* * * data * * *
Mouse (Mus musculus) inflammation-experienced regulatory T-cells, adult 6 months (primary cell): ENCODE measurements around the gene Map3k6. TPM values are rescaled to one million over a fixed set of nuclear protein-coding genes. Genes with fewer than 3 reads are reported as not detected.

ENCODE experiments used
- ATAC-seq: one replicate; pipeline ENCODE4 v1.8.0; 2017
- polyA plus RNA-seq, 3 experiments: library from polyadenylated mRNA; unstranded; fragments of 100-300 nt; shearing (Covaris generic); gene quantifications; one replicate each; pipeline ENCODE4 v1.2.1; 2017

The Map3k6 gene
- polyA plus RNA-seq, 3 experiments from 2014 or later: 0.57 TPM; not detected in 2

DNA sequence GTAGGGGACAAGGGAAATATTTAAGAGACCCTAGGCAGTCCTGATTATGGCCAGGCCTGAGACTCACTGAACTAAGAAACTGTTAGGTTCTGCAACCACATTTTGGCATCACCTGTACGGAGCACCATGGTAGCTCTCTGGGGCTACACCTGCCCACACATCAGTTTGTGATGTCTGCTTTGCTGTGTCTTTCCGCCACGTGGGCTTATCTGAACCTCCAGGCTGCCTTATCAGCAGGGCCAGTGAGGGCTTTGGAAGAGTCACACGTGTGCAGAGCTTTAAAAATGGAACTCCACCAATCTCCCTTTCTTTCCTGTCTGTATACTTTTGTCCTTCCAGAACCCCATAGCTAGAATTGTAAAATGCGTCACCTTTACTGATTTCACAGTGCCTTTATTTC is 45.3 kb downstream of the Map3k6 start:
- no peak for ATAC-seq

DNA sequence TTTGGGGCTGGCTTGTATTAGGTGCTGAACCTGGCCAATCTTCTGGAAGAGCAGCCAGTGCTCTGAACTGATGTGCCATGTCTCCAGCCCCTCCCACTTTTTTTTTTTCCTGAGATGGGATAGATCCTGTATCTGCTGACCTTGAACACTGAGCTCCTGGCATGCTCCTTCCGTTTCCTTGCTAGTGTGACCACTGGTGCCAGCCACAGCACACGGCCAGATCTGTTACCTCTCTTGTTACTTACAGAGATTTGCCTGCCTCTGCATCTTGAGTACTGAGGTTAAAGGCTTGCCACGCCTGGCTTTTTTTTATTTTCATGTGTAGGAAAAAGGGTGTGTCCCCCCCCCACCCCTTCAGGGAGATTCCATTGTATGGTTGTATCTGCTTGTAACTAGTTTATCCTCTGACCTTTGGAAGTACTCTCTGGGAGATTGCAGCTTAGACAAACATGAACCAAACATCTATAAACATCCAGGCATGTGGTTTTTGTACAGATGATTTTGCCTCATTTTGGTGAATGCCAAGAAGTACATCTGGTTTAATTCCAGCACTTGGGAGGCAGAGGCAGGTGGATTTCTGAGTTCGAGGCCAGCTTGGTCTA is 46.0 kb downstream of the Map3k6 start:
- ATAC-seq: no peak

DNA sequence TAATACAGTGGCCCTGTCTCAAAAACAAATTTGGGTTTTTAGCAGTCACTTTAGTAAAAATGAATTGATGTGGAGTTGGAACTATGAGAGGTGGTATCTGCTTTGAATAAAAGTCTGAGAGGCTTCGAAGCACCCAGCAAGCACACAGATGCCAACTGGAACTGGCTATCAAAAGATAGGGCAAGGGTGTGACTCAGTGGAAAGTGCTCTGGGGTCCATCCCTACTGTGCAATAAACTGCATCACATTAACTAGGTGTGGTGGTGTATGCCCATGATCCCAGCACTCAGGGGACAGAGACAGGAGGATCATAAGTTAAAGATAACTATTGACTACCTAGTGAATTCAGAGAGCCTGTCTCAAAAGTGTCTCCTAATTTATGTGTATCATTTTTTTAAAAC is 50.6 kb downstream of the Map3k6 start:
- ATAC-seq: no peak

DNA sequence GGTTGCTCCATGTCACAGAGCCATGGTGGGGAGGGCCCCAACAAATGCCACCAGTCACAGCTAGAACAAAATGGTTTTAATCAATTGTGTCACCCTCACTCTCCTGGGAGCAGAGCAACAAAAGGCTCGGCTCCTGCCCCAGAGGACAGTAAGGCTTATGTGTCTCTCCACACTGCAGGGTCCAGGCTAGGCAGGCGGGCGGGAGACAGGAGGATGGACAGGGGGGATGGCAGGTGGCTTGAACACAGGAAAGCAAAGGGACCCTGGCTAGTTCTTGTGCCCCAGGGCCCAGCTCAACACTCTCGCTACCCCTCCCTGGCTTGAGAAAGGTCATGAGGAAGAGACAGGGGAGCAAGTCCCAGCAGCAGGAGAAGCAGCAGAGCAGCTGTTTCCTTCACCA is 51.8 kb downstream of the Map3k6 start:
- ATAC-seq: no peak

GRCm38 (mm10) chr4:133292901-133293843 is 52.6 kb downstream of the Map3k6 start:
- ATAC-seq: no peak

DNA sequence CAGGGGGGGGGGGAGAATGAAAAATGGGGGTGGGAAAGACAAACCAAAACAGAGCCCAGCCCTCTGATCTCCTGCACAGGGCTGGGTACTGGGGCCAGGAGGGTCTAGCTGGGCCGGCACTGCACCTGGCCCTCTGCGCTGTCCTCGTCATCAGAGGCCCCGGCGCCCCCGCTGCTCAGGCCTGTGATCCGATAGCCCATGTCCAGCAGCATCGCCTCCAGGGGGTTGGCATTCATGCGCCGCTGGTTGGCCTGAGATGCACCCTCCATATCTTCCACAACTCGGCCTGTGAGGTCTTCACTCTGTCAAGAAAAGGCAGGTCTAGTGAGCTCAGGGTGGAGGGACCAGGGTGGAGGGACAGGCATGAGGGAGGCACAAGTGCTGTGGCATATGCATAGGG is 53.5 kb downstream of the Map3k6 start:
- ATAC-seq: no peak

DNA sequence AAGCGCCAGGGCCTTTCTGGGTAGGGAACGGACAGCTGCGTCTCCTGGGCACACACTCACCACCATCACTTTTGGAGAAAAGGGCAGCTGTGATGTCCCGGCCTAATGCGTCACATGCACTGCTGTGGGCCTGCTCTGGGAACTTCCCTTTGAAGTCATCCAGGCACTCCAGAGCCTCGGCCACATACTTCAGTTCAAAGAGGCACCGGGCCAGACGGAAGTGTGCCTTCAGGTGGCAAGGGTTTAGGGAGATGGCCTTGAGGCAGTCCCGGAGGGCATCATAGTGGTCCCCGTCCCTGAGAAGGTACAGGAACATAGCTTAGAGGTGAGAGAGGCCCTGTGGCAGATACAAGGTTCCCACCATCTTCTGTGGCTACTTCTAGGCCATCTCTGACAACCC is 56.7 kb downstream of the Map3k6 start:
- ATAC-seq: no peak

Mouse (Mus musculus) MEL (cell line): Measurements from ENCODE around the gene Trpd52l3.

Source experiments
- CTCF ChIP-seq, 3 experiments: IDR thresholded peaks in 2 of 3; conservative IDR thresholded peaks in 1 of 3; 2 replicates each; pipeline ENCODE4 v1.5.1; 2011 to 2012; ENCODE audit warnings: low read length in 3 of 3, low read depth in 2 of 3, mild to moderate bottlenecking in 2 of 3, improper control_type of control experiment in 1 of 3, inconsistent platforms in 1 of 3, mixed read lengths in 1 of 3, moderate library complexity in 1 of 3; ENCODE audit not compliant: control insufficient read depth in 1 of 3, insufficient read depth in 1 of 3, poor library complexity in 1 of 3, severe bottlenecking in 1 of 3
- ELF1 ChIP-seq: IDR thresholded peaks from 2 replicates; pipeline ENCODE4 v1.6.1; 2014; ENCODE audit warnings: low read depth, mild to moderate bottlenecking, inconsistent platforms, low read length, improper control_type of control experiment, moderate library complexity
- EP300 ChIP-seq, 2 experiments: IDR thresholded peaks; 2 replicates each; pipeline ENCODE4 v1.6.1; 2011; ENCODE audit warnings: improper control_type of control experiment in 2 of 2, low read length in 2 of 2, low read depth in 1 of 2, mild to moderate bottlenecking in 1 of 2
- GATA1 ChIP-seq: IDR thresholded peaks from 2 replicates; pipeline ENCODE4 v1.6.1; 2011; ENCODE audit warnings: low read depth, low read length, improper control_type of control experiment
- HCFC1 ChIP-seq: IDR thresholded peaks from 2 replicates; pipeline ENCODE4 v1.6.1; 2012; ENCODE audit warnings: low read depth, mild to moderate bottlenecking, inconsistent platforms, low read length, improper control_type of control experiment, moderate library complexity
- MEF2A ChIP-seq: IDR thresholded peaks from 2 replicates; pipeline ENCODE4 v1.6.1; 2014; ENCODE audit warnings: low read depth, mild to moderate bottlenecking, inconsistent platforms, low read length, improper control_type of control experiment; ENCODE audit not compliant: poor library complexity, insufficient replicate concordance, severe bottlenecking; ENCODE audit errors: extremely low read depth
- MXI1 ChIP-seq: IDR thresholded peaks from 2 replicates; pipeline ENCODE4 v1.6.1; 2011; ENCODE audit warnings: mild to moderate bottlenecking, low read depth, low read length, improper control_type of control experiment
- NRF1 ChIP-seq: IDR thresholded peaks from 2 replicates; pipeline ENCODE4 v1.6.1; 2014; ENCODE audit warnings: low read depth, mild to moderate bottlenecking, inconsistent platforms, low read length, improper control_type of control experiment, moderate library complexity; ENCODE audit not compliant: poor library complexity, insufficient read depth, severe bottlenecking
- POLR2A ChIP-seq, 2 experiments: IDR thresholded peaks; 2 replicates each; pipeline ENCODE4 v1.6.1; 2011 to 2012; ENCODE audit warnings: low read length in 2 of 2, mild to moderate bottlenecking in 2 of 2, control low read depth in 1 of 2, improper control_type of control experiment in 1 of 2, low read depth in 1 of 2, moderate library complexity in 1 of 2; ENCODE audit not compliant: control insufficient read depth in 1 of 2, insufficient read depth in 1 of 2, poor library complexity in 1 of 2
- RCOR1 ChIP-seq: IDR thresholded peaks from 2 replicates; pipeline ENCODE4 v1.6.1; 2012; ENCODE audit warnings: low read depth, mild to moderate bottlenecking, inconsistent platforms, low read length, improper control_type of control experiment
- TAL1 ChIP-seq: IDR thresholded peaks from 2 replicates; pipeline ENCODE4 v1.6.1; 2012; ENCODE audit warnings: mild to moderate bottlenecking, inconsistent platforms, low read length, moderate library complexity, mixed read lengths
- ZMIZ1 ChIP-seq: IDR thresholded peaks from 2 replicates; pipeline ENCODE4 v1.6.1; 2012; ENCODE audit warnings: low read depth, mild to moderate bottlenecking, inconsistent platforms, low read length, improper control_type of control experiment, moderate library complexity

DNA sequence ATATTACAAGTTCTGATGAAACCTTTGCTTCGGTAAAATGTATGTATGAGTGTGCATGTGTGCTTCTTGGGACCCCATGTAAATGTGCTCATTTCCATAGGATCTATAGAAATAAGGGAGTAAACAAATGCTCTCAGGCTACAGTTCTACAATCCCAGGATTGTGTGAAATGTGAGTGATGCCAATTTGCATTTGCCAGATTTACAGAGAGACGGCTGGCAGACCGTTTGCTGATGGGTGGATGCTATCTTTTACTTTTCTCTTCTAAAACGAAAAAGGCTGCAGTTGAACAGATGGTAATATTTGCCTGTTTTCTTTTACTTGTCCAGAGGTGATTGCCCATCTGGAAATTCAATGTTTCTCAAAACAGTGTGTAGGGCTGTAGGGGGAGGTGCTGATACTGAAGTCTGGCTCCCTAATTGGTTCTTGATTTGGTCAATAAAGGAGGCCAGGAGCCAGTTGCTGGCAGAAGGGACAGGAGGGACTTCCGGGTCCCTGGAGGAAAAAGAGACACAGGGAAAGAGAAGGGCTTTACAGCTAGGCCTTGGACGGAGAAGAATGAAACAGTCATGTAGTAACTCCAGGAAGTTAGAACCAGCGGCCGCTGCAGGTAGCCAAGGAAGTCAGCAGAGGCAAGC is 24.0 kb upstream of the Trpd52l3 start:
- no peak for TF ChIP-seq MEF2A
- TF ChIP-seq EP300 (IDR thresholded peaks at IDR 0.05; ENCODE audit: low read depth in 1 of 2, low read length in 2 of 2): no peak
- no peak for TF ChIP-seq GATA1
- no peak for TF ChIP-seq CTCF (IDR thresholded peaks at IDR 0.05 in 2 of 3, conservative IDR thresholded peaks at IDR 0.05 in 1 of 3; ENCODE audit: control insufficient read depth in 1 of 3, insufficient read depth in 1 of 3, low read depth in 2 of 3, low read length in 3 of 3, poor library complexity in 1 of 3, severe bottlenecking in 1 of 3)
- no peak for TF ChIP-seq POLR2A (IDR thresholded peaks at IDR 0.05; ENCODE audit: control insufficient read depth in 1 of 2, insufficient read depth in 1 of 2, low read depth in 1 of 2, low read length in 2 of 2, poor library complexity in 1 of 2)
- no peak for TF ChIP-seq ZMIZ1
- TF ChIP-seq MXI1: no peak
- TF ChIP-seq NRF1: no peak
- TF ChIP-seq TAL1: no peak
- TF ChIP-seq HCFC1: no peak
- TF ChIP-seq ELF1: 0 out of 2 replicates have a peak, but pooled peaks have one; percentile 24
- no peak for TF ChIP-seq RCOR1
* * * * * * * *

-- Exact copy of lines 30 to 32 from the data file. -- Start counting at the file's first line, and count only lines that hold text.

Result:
- NRF1 ChIP-seq: IDR thresholded peaks from 2 replicates; pipeline ENCODE4 v1.6.1; 2014; ENCODE audit warnings: low read depth, mild to moderate bottlenecking, inconsistent platforms, low read length, improper control_type of control experiment, moderate library complexity; ENCODE audit not compliant: poor library complexity, insufficient read depth, severe bottlenecking
- POLR2A ChIP-seq, 2 experiments: IDR thresholded peaks; 2 replicates each; pipeline ENCODE4 v1.6.1; 2011 to 2012; ENCODE audit warnings: low read length in 2 of 2, mild to moderate bottlenecking in 2 of 2, control low read depth in 1 of 2, improper control_type of control experiment in 1 of 2, low read depth in 1 of 2, moderate library complexity in 1 of 2; ENCODE audit not compliant: control insufficient read depth in 1 of 2, insufficient read depth in 1 of 2, poor library complexity in 1 of 2
- RCOR1 ChIP-seq: IDR thresholded peaks from 2 replicates; pipeline ENCODE4 v1.6.1; 2012; ENCODE audit warnings: low read depth, mild to moderate bottlenecking, inconsistent platforms, low read length, improper control_type of control experiment